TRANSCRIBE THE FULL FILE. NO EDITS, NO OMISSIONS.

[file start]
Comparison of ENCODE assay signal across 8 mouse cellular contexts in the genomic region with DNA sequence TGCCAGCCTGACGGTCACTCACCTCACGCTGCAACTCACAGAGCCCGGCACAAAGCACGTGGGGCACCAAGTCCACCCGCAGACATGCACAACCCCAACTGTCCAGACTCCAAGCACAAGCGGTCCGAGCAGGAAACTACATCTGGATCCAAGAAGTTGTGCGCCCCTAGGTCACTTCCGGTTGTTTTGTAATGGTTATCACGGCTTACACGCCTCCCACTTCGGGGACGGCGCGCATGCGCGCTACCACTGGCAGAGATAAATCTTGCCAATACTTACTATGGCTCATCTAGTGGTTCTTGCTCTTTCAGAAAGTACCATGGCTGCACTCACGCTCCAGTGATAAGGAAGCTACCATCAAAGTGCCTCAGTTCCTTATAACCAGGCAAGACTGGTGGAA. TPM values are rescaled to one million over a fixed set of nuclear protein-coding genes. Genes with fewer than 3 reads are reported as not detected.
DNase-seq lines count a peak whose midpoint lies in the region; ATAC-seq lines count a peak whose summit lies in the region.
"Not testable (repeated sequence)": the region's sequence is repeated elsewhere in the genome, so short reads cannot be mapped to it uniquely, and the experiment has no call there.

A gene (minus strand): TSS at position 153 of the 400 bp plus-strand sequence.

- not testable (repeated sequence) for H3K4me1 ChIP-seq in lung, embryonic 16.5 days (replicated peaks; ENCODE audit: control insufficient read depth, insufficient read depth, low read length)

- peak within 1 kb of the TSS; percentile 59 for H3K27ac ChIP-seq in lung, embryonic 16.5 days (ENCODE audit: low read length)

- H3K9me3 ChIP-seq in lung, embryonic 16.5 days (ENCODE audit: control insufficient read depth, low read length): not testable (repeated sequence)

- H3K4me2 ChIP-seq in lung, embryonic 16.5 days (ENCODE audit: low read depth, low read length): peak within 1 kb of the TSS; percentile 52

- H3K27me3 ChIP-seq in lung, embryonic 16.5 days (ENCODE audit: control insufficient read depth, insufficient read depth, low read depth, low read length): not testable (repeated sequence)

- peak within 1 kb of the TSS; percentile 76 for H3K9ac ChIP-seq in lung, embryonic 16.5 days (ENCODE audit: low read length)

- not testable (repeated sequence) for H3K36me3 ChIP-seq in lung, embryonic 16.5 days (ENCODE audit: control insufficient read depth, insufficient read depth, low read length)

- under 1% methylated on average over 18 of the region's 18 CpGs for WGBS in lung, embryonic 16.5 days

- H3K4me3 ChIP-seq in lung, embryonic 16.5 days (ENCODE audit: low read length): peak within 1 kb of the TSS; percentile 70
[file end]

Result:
Comparison of ENCODE assay signal across 8 mouse cellular contexts in the genomic region with DNA sequence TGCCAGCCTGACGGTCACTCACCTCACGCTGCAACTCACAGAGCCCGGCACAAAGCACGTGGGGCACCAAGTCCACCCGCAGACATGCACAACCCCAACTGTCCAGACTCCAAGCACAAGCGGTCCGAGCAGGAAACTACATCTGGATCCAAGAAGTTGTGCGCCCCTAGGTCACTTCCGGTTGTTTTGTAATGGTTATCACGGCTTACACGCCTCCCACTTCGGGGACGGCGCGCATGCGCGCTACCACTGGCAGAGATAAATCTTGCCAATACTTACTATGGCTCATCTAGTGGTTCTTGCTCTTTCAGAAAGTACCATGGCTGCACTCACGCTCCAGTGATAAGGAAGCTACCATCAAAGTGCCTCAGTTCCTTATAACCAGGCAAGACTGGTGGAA. TPM values are rescaled to one million over a fixed set of nuclear protein-coding genes. Genes with fewer than 3 reads are reported as not detected.
DNase-seq lines count a peak whose midpoint lies in the region; ATAC-seq lines count a peak whose summit lies in the region.
"Not testable (repeated sequence)": the region's sequence is repeated elsewhere in the genome, so short reads cannot be mapped to it uniquely, and the experiment has no call there.

A gene (minus strand): TSS at position 153 of the 400 bp plus-strand sequence.

- not testable (repeated sequence) for H3K4me1 ChIP-seq in lung, embryonic 16.5 days (replicated peaks; ENCODE audit: control insufficient read depth, insufficient read depth, low read length)

- peak within 1 kb of the TSS; percentile 59 for H3K27ac ChIP-seq in lung, embryonic 16.5 days (ENCODE audit: low read length)

- H3K9me3 ChIP-seq in lung, embryonic 16.5 days (ENCODE audit: control insufficient read depth, low read length): not testable (repeated sequence)

- H3K4me2 ChIP-seq in lung, embryonic 16.5 days (ENCODE audit: low read depth, low read length): peak within 1 kb of the TSS; percentile 52

- H3K27me3 ChIP-seq in lung, embryonic 16.5 days (ENCODE audit: control insufficient read depth, insufficient read depth, low read depth, low read length): not testable (repeated sequence)

- peak within 1 kb of the TSS; percentile 76 for H3K9ac ChIP-seq in lung, embryonic 16.5 days (ENCODE audit: low read length)

- not testable (repeated sequence) for H3K36me3 ChIP-seq in lung, embryonic 16.5 days (ENCODE audit: control insufficient read depth, insufficient read depth, low read length)

- under 1% methylated on average over 18 of the region's 18 CpGs for WGBS in lung, embryonic 16.5 days

- H3K4me3 ChIP-seq in lung, embryonic 16.5 days (ENCODE audit: low read length): peak within 1 kb of the TSS; percentile 70